late 14c., "condition of enjoyment," from Old French plesir, also plaisir "enjoyment, delight, desire, will" (12c.), from noun use of infinitive plaisir (v.) "to please," from Latin placere "to please, give pleasure, be approved" (see please (v.)). Ending altered in English 14c. by influence of words in -ure (measure, etc.). Meaning "sensual enjoyment as the chief object of life" is attested from 1520s.
1530s, "to take pleasure in;" 1550s as "give pleasure to," from pleasure (n.). Sexual sense by 1610s. Related: Pleasured; pleasuring.
interj. pleased to meet you n. (context uncountable English) A state of being pleased. vb. 1 (context transitive English) To give or afford pleasure to; to please; to gratify. 2 (context transitive English) to give pleasure (especially sexual pleasure) to 3 (context intransitive dated English) To take pleasure; to seek or pursue pleasure.
a formal expression; "he serves at the pleasure of the President"
an activity that affords enjoyment; "he puts duty before pleasure"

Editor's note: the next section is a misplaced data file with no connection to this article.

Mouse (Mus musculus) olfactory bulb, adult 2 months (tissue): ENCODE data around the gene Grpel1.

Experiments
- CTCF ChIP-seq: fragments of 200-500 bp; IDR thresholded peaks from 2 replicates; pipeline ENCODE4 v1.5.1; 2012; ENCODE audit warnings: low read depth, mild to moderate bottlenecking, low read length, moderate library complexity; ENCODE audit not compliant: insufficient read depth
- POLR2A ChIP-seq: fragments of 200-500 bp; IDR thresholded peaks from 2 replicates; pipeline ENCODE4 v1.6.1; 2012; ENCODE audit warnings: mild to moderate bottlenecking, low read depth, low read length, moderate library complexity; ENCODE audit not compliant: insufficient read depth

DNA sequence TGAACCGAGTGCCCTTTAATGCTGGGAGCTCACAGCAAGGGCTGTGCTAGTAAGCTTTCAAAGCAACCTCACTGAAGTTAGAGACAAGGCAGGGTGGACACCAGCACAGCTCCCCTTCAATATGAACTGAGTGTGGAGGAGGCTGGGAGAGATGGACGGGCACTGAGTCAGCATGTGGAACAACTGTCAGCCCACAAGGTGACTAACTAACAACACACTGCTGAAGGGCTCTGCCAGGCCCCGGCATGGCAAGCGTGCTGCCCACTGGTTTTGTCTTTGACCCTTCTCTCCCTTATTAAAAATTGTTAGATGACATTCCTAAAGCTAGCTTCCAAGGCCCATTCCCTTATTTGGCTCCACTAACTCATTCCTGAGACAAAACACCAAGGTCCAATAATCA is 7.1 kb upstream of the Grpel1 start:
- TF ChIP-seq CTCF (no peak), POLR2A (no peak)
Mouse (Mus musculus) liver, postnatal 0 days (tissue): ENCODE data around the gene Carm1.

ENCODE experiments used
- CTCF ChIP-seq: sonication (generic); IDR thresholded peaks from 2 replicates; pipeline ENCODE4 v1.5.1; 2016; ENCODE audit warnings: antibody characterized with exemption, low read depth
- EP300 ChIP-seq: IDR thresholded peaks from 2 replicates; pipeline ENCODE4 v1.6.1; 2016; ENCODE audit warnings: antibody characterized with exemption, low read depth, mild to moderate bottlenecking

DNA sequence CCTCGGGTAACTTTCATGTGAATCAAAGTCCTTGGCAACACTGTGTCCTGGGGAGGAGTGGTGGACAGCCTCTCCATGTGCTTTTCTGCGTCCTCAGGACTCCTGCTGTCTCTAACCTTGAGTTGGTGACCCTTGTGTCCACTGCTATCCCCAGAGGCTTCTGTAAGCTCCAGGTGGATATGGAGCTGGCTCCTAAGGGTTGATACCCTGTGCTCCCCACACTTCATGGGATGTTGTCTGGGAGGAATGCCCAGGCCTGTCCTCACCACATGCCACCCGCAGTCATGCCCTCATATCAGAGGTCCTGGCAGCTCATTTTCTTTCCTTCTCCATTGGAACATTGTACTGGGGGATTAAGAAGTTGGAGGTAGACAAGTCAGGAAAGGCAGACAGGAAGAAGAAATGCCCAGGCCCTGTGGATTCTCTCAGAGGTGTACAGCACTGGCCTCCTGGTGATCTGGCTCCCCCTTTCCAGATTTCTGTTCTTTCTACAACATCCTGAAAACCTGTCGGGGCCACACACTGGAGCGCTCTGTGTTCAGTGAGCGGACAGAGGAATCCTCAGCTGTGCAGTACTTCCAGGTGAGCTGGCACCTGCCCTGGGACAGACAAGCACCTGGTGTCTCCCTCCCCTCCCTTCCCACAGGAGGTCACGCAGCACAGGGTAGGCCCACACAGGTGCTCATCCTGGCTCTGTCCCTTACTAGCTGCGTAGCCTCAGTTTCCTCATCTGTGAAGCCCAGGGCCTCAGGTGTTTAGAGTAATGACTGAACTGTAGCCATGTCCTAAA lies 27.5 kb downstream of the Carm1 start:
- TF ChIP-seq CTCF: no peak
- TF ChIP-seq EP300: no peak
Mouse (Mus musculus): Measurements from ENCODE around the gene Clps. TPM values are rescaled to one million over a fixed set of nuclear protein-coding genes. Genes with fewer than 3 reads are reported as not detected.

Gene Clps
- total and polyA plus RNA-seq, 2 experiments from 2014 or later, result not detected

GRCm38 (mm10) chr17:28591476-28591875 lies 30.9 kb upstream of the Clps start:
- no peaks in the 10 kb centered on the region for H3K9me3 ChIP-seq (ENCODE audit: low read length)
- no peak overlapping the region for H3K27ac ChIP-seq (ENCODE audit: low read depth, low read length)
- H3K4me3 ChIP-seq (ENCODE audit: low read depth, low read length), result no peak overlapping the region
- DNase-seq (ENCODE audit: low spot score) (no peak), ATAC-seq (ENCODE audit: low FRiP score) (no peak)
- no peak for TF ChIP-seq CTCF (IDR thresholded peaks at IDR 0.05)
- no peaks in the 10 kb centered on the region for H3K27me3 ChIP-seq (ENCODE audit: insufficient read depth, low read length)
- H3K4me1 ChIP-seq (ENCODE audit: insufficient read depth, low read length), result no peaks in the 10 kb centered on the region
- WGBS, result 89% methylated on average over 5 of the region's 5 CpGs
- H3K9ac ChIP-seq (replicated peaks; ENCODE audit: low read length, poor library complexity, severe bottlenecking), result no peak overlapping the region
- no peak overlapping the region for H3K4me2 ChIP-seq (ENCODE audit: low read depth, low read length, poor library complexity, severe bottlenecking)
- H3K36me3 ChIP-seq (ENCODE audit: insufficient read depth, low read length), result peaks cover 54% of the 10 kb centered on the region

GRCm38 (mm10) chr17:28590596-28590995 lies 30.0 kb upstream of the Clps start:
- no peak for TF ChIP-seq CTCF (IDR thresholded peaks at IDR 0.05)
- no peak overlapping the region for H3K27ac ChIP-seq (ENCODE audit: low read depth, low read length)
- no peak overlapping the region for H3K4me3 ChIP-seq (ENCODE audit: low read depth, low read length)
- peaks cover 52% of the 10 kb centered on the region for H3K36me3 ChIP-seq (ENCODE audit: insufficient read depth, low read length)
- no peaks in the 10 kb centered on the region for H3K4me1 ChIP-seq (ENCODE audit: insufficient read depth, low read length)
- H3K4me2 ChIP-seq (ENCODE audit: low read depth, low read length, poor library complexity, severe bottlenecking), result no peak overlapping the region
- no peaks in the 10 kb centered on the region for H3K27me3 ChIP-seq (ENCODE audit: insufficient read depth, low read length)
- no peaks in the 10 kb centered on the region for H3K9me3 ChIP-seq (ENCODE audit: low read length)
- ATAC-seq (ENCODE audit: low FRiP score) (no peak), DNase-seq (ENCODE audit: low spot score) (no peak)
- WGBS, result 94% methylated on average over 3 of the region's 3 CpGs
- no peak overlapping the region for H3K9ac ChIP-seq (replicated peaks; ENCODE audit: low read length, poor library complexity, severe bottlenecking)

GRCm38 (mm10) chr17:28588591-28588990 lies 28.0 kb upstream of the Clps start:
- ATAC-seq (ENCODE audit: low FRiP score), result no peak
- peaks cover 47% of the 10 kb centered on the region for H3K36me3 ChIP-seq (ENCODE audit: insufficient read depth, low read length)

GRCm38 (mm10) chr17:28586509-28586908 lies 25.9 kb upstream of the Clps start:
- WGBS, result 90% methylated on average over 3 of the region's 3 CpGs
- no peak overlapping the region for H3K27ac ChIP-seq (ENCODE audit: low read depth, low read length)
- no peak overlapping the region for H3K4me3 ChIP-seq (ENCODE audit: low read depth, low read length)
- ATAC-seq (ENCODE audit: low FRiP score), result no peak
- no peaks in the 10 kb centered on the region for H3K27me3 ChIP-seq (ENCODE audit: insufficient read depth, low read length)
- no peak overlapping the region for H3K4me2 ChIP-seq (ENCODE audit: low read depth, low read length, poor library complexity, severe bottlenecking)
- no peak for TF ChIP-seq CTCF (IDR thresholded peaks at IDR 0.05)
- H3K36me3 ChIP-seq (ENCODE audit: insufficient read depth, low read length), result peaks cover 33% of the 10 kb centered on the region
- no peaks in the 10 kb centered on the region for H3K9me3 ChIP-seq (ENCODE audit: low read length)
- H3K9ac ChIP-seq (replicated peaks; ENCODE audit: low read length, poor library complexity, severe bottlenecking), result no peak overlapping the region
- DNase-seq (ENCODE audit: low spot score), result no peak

sexual gratification; "he took his pleasure of her"
Pleasure describes the broad class of mental states that humans and other animals experience as positive, enjoyable, or worth seeking. It includes more specific mental states such as happiness, entertainment, enjoyment, ecstasy, and euphoria. The early psychological account of pleasure, the pleasure principle, describes it as a positive feedback mechanism, motivating the organism to recreate in the future the situation which it has just found pleasurable and to avoid situations that have caused pain in the past.
The experience of pleasure is subjective and different individuals will experience different kinds and amounts of pleasure in the same situation. Many pleasurable experiences are associated with satisfying basic biological drives, such as eating, exercise, hygiene, and sex. The appreciation of cultural artifacts and activities such as art, music, dancing, and literature is often pleasurable.
Based upon the incentive salience model of reward – the attractive and motivational property of a stimulus that induces approach behavior and consummatory behavior – an intrinsic reward has two components: a "wanting" or desire component which is reflected in approach behavior and a "liking" or pleasure component that is reflected in consummatory behavior. While all pleasurable stimuli are rewards, some rewards do not evoke pleasure (e.g. money).